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+TALK

+TALK: DIANE ANDERSON-MINSHALL, PIONEERING JOURNALIST

Karl Schmid speaks with AIDS pioneer, Dr. Michael Gottlieb

The following is a transcript of the conversation between Karl Schmid and Diane Anderson-Minshall.

KARL

 Diane Anderson-Minshall

Minshall. She’s making history and she’s up next.

KARL

 Welcome to Plus Talk on Plus Life where we are all about turning positive into a plus. Today, I’m joined by Diane Anderson-Minshall

Minshall. She is the CEO and editorial director of Pride Media. We’re gonna talk all things about you, Pride Media and the fact that you made history Diane when you became the first woman ever to hold the position of CEO and editorial director. Congratulations, how’s the job going?

DIANE

 Thank you. It’s going great, I love it, yeah.

KARL

 What does it mean for you to have that moment? As I said, just then to make history?

DIANE

 Well, I mean, considering I came out when I came out in media in the 80s, A, I was told you couldn’t be an out queer person and be a journalist or be in media. And then I was also told you couldn’t have a career in LGBTQ media. And I was also told there weren’t very many women so you had to always do what the boys did. So being able to, which I totally did, every two martini lunch, I was there. I did everything the boys did. So to me, it feels like really exciting to be at this pinnacle of sort of the intersections of no and kinda breaking through that.

KARL

 And what about the idea that you really have come full circle because “The Advocate” was the first LGBTQ magazine you ever sort of read in the 80s, right?

DIANE

 Yes, “The Advocate” in the late 80s and then “Curve”, which was de nouveaued like right after and those two definitely sort of solidified my desire to do this instead of, I left mainstream media after coming out and was just like LGBTQ media is where I wanna be and what I wanna do.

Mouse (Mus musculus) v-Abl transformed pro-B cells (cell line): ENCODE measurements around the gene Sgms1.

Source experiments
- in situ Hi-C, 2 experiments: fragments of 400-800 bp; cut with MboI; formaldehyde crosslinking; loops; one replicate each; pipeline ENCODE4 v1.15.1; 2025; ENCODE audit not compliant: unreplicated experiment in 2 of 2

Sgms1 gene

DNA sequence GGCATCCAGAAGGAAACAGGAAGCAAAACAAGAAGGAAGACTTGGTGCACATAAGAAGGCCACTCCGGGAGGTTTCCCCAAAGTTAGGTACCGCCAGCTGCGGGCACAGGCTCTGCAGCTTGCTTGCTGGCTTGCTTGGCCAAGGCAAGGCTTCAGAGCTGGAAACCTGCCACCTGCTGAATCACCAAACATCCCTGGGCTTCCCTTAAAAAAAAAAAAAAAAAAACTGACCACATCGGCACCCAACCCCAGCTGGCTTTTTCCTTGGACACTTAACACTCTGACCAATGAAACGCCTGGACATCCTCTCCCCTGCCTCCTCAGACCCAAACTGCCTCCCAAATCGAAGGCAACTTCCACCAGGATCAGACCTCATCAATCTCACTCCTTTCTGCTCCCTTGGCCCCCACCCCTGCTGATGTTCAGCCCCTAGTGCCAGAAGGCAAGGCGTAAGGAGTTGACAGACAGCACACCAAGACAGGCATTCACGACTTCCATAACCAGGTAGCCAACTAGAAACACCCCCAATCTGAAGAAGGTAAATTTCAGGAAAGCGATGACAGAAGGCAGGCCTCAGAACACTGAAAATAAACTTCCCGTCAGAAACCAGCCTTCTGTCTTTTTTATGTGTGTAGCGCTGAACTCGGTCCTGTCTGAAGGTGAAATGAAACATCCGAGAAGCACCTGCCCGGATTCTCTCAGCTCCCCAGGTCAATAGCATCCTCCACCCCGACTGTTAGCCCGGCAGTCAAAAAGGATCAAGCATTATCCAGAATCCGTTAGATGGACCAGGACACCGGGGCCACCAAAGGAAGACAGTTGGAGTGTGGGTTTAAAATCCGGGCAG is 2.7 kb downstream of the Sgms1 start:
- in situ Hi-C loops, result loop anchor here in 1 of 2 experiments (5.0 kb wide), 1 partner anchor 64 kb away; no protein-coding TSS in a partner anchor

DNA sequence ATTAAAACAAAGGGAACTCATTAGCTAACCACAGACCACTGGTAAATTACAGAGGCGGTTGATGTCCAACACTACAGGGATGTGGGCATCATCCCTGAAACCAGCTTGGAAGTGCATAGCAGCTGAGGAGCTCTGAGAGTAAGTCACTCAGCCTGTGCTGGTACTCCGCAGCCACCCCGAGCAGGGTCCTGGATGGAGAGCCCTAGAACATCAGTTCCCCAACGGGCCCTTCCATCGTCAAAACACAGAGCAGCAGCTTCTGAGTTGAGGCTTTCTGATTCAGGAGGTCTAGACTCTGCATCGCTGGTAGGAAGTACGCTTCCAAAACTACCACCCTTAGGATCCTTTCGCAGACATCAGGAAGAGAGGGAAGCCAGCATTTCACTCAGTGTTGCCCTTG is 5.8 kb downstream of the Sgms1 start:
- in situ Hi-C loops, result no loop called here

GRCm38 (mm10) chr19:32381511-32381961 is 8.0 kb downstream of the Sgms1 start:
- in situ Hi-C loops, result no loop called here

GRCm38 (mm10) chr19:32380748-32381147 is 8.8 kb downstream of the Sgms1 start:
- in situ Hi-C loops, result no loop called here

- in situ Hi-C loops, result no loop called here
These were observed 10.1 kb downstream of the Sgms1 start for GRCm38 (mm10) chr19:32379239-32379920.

KARL

 There’s been a lot of talk over the years as things seem to move more from print to digital. And a lot of people say, well, what role do these publications have in this day and age? So what role does the queer media, does Pride Media have? How important is it that we have “Out”, that we have “Plus”, that we have “The Advocate”?

DIANE

 Yeah, well LGBT media has been so critical and it gets kind of lost in our history because basically like queer journalists, queer and trans journalists basically were the earliest activist. Our offices had been firebombed in some places, we were vandalized, We were victims of violence, journalists. So we’ve actually been some of the earliest activists, prior to Stonewall and beyond. So and today it’s still really relevant because while you might find Ricky Martin and in “People Magazine”, you’re still never gonna find somebody who’s covering really the depth and breadth of our communities’ lives and our issues the way that LGBTQ media will.

KARL

 Yeah and prior to your current position, you served as the editorial director for “The Advocate” and “Plus” magazine, which is a huge and really important HIV magazine. Tell me about your space, as Sharon Stone refers to herself, an AIDS worker but in the world of HIV advocacy and really changing the narrative and people’s opinions on what HIV means.

DIANE

 Yeah, well I started out as an activist with ACT UP back in the 80s and so and I think that we had sort of this ferocity about us, nobody was paying attention to us. And then after we finally got antiretroviral drugs, a lot of like journalists kind of moved on and no longer covered HIV. And yet, as you know and many people know, people living with HIV continued to have lives that evolved and I think that we’ve always been on the top of helping people figure out, both to find empowerment ’cause that’s still very critical. HIV is still incredibly stigmatized and so our magazines, people find themselves, they find empowerment but they also find hope. They find the truth about treatment that this is not a life sentence, that this is not, you’re not going to die, that you need to get on treatment, that you can have healthy, happy, sex lives, all of those things. And they find that in publications like ours because so often, the mainstream media still really just bungles that message.

KARL

 Well listen, I get it all the time. I try to get HIVDIANE

related stories on network television and I’m constantly told, “We love what you’re doing, it’s just not the right time.” So you understand that as well, right? But thank God there are places like your publications that will put those stories out.

DIANE

 Yeah, absolutely because people need to hear those stories more than just like every World Aids Day.

KARL

 Thank you for saying that, absolutely. How has the journalist landscape, how has reporting on HIV and the way you report it and the way you write about it in your publications, how has that changed over the years?

DIANE